Lectures

Lecture 5

Making sperm in a culture dish

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Name
Takehiko Ogawa, M.D., Ph.D.
(Yokohama City University Graduate School of Medicine )
Place
Main Office Building Lecture Hall (1F)
Time
13:40-14:20

Male animals, including human males, produce huge number of sperm daily. How could this be possible?

The process that spermatogonial stem cells, founder cells of sperm, differentiate into sperm is called spermatogenesis. It is complicated yet tightly controlled. It also takes long periods. In fact, it takes 35 days and 64 days in case of mice and human, respectively. It is also surprising that the round cells turn into unique shape of sperm in the process.

The history of researches aiming to recapitulate the spermatogenesis in a culture dish dates back nearly a century ago. Although numbers of studies by many researchers have focused on this issue, it remained unachieved. Recently, we have conquered this subject and produced sperm from spermatogonial stem cells in a dish by adopting classical organ culture method. The sperm was functional to produce progeny by micro-insemination. In addition, it became possible to store the testis tissues by freezing.

This culture method could be useful for the study of spermatogenesis as well as for application to male infertility clinics in future.

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Lecture 6

K-Computer: Our Future Predicted by a Supercomputer

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Name
Tadashi Watanabe, Ph.D.
(RIKEN Advanced Institute for Computational Science )
Place
Main Office Building Lecture Hall (1F)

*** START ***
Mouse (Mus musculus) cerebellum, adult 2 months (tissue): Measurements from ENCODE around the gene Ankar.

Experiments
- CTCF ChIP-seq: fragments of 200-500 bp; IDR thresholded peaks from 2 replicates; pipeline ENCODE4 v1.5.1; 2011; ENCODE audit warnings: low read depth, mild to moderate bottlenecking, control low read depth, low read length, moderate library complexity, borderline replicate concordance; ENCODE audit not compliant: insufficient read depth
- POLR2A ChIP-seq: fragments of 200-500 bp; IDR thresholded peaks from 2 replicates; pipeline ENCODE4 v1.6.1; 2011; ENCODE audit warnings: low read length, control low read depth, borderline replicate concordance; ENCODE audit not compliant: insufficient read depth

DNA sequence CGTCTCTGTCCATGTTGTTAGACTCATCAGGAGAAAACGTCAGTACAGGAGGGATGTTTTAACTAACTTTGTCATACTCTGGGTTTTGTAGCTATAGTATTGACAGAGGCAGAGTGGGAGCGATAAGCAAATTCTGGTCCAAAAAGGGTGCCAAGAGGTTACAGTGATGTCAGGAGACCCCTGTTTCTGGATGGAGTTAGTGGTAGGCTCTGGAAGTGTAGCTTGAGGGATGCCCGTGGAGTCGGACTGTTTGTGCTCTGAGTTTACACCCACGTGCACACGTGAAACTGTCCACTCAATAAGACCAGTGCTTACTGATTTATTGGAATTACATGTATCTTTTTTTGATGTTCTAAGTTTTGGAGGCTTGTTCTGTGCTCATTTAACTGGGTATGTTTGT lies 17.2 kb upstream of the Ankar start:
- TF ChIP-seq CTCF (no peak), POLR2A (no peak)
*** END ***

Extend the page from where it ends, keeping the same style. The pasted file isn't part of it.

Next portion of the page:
Time
14:30-15:10

Theory, experiment, and the third science, that is the computational science. The supercomputer is an infrastructure for science and engineering to support the computational science. The numerical simulations by supercomputers allow us to make the analysis of very long phenomena like the climate change and the progress of space, to make the safety analysis of nuclear power plant and the analysis of the movement by the earth quake that are impossible to experiment, and to do the crash, combustion and chemical reaction analysis that are very short phenomena. We can say that the numerical simulations by supercomputers will predict our future. The supercomputer with enormous computational power is an indispensable tool to make these numerical simulations. The Japanese government designated the supercomputing technology as one of the key technologies of the national importance. In response, under the initiative of the MEXT, RIKEN, cooperated with FUJITSU, has conducted the development of the K computer with 10 peta-flops (1016 calculations per second) computational speed. In this talk, the supercomputer K and its applications will be introduced.

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Lecture 7

Medical research for human variation on common diseases:
Toward the realization of personalized medicine

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Name
Michiaki Kubo, M.D., Ph.D.
(RIKEN Center for Genomic Medicine )
Place
Main Office Building Lecture Hall (1F)
Time
15:20-16:00